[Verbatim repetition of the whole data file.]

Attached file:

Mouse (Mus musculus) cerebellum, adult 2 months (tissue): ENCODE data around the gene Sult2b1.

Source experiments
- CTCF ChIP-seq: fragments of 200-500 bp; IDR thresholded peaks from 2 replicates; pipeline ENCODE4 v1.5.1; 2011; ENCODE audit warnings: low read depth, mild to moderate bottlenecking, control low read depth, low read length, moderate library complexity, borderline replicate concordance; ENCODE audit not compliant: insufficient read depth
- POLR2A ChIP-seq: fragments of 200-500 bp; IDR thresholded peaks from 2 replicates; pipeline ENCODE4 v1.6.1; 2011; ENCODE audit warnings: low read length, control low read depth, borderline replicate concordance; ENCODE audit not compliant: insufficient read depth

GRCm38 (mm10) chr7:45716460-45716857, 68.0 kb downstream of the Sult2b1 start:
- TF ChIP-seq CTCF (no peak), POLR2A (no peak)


Mouse (Mus musculus) cerebellum, adult 2 months (tissue): ENCODE data around the gene Sult2b1.

Source experiments
- CTCF ChIP-seq: fragments of 200-500 bp; IDR thresholded peaks from 2 replicates; pipeline ENCODE4 v1.5.1; 2011; ENCODE audit warnings: low read depth, mild to moderate bottlenecking, control low read depth, low read length, moderate library complexity, borderline replicate concordance; ENCODE audit not compliant: insufficient read depth
- POLR2A ChIP-seq: fragments of 200-500 bp; IDR thresholded peaks from 2 replicates; pipeline ENCODE4 v1.6.1; 2011; ENCODE audit warnings: low read length, control low read depth, borderline replicate concordance; ENCODE audit not compliant: insufficient read depth

GRCm38 (mm10) chr7:45716460-45716857, 68.0 kb downstream of the Sult2b1 start:
- TF ChIP-seq CTCF (no peak), POLR2A (no peak)